I think the best answer to this question came from the president of America’s largest communications union. Last May, Larry Cohen, who heads the 700,000-member Communications Workers of America, wrote to Congress in strong opposition to neutrality regulations. He said that if these regulations became law, “investment in the physical infrastructure necessary to provide high-speed Internet will slow down, the U.S. will fall even further behind the rest of the world, and our rural and low-income populations will wait even longer to enter the digital age.” (emphasis mine)

Step back a moment: Cohen represents hundreds of thousands of working men and women who are literally on the front lines of this issue. They know what they’re talking about. So when he says that these neutrality regulations “would delay job-creating high-speed network deployment to the home,” you have to take him seriously.

“Regulating Net equality” may sound nice as a banner, but when you look at its practical effect, you’ll realize pretty quickly that in the real world it makes no sense. Ask yourself: Should Net users who pay $9.95 a month for ESPN films have to contend with a slower connection because others are using BitTorrent to illegally download “The Legend of Ricky Bobby”?

Ben Scott responds:

Net Neutrality protects two fundamental American values: free speech and the free market.

These two values have united the massive coalition of political organizations and businesses that support Net Neutrality.

The reason is simple. A neutral Internet is a network without barriers to entry, without gatekeepers, and without discrimination of any kind. It is open to anyone with a good idea to build an audience or sell a product. We have seen the brilliant success of this model throughout the short history of the Internet. We want to see this success continue.

Eliminating Net Neutrality will undermine innovation, investment and competition. In the words of Internet architect Vint Cerf, the Internet allows “innovation without permission.” Remember that the name Internet brands of today were just “good ideas in garages” a decade ago.

College kids created Google. A hobbyist conceived the idea for eBay. A teenager wrote the code for Instant Messaging. Some of the most popular sites on the Internet right now — MySpace, FaceBook, YouTube — didn’t exist three years ago. None of them would have emerged without Net Neutrality.

This technological revolution keeps turning because the Internet is an unrestricted free marketplace of ideas where innovators rise and fall on their merits. How is it possible that a small group of bloggers, many without a single journalism class, have a combined audience larger than the readership of the New York Times? How is it possible that a company like YouTube could reach so many millions of viewers in 18 months that Google buys them for $1.6 billion? These success stories will only happen on an Internet that is neutral.

The open Internet has proven that the best ideas rarely come from those with the deepest pockets. The network owners want to stifle that creativity by tossing aside Net Neutrality. Imagine the Internet without Network Neutrality. How many venture capitalists would embrace a business plan if the first line reads: “Strike a favorable deal with AT&T”? The engine of ideas and innovation will grind to a halt. The economic cost to the country—say nothing of the democratic costs—would be enormous.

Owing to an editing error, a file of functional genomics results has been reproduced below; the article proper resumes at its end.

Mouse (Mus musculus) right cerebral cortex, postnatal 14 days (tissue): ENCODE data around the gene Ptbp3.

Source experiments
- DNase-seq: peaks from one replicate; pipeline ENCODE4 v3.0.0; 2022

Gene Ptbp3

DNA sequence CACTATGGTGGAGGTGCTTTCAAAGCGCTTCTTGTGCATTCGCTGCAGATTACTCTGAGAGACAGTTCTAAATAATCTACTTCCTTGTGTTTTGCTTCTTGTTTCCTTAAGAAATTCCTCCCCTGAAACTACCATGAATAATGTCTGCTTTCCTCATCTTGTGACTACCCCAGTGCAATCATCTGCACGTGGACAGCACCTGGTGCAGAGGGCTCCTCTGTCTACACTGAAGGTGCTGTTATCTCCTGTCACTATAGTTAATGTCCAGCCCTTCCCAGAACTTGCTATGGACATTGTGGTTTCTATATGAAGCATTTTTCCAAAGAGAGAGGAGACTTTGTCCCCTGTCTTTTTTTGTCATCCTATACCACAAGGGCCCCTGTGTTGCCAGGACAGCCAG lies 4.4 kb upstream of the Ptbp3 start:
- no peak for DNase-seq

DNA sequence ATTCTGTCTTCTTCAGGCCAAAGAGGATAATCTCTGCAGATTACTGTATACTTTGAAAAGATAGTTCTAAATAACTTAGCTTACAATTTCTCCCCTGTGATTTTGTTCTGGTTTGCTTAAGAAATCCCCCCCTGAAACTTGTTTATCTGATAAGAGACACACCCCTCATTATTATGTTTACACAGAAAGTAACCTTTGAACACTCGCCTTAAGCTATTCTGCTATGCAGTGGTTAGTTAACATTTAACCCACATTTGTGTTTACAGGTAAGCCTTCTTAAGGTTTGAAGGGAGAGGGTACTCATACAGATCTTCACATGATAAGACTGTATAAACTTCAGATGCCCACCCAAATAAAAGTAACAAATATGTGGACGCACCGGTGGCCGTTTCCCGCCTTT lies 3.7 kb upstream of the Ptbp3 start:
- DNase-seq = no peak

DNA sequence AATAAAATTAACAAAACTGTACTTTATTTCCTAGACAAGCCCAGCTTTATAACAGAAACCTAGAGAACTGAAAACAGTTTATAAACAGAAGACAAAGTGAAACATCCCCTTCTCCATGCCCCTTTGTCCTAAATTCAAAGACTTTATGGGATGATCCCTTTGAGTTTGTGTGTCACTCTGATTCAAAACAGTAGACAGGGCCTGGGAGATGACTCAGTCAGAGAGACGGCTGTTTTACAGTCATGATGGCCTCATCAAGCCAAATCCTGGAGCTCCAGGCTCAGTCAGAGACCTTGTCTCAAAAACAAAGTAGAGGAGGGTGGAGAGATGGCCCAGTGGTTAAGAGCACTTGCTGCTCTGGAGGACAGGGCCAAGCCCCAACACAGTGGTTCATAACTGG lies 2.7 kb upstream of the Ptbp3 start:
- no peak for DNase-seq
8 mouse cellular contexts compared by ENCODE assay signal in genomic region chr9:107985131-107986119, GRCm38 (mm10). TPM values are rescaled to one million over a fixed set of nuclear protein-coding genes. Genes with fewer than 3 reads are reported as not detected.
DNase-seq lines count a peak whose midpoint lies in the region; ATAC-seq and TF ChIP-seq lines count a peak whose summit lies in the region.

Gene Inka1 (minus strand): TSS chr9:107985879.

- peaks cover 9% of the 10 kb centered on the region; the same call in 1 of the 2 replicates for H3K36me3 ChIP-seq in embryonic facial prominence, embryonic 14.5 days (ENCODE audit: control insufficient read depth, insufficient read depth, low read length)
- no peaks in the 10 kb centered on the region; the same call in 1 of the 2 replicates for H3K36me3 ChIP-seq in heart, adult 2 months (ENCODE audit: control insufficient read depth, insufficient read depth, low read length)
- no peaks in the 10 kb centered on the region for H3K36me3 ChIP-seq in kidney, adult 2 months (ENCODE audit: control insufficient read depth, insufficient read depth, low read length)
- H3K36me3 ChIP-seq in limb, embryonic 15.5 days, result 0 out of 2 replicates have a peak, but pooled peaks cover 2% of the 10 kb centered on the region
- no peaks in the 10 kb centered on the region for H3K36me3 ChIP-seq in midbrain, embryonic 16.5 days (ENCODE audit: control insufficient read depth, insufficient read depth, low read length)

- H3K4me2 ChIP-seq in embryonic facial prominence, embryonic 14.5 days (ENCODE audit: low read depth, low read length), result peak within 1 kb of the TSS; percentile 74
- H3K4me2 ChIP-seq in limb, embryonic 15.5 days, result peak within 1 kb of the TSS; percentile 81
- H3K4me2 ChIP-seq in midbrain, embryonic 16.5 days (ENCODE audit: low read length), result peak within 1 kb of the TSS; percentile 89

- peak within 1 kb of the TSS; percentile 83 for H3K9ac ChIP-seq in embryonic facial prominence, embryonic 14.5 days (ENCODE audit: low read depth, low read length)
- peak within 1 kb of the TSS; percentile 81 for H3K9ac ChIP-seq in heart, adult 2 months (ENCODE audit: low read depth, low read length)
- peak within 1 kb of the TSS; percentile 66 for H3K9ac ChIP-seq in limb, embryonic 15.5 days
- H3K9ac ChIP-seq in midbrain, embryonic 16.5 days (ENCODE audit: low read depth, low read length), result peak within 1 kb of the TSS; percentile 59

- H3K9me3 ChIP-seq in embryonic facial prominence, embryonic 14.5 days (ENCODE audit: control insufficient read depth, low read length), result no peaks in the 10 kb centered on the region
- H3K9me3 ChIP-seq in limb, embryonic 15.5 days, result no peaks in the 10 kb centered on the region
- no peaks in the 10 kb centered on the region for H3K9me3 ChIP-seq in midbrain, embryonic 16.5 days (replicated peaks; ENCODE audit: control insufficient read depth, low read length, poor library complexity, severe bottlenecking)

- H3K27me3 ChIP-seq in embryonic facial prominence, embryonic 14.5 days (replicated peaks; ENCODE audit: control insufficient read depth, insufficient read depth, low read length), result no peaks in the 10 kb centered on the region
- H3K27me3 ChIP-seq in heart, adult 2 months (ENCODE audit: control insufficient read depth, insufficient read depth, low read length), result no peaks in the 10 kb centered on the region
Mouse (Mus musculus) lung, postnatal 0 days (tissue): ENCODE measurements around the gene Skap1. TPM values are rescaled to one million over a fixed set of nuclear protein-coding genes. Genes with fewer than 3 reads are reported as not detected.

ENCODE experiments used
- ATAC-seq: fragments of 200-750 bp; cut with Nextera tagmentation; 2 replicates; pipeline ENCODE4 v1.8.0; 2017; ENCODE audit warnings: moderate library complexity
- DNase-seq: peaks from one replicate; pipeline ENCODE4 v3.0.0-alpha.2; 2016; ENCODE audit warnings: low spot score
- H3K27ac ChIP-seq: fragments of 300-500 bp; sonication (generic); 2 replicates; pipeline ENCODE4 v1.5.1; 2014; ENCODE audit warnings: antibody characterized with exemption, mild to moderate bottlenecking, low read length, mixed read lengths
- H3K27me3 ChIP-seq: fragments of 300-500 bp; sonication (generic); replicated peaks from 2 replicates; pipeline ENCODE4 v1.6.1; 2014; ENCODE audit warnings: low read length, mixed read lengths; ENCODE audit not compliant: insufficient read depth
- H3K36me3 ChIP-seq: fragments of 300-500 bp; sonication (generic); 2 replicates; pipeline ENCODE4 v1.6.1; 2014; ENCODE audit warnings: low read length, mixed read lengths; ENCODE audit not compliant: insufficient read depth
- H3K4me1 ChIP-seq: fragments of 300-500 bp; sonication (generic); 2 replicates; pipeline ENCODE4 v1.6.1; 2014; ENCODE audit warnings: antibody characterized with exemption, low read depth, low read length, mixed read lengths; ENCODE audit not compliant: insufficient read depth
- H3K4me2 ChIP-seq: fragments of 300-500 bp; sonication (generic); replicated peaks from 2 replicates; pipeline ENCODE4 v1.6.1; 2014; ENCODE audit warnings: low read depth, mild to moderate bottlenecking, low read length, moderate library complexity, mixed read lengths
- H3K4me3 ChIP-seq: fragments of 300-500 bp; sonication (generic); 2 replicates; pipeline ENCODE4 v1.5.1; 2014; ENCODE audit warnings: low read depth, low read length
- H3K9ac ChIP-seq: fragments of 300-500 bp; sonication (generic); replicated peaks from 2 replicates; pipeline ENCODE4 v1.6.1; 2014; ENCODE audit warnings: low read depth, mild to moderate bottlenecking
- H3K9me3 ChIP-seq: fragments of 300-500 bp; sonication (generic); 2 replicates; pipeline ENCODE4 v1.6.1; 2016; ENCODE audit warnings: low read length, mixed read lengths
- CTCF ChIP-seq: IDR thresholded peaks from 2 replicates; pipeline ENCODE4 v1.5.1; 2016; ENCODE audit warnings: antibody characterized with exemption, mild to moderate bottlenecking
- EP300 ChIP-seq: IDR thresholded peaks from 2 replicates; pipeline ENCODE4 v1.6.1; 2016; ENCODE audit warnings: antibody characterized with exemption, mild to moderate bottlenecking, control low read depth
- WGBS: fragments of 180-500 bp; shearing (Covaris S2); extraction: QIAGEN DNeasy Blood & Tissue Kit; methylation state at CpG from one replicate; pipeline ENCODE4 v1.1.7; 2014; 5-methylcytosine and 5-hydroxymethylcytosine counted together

3. Both those in favor of and those against net neutrality regulation argue that they have the best interest of the consumer in mind. Explain why you believe that net neutrality will or will not benefit Internet users.

Mick McCurry responds:

First, it’s unfortunately evident that millions of consumers are already worse off. This “neutrality” debate has stopped progress on legislation in Congress: reform of our outdated cable franchise laws. This issue has support from everyone from Consumers Union to the American Conservative Union. Small wonder: In areas that have more video competition, prices dropped between 28 and 42 percent (Bank of America report, 2006). The bill that is being held hostage by advocates of net neutrality would make it much cheaper, in most parts of the US, to get video services into the home via the Internet. Sooner or later the Netroots will realize they are getting screwed by big company lobbyists on “their” side of the this issue that are holding up pro-consumer reforms.

So the very real benefits that tens of millions of consumers could see every month in lower cable bills have taken a backseat to a “problem” that even advocates admit is not happening anywhere!

From a long-term perspective, the real loser from neutrality regulations will be ordinary Net users. They’ll wind up paying higher access fees because Google, Amazon, eBay and other huge consumers of bandwidth will have a legal loophole to avoid paying for what they consume. Having gamed the system, these companies will be able to push their costs onto Net users.

With broadband roll-out costing $40+ billion, consumers beware!

Ben Scott responds:

The debate over Network Neutrality is, at its base, a decision about who will control the Internet — consumers and content creators in a competitive marketplace, or network owners in an anti-competitive marketplace?

The end of Network Neutrality would mean fundamental, negative changes to the Internet. That’s why every major consumer organization in the nation – Consumers Union, Consumer Federation, U.S. PIRG, etc. -- is publicly committed to meaningful and enforceable Network Neutrality. That means no discrimination against any content based on its ownership or source.

Permitting content discrimination on the Internet for the first time would be a disaster for consumers. On the neutral Internet, consumers have ALL the control over an unlimited selection of content. Giving the network owners gatekeeper control over content takes the decisions away from millions of users and puts it in the hands of a small cartel of telecom executives.

Who will end up in the slow lane? Anyone without the cash or the connections to negotiate fast-lane deals with AT&T or Comcast. Basically, anyone that lacks deep pockets will be pushed aside.

Consumers should choose winners and losers in the content marketplace based on the merits of a Web site or service. Without Net Neutrality the network owners have a strong financial incentive to undermine the free market and overcharge everyone. Any economics 101 student will tell you that a scarcity of choice leads to higher prices for goods. Do you really trust these companies to look after your best interests?

It is virtually impossible to spin this as something positive, though I'm sure our able-penned friend Mr. McCurry will do his best.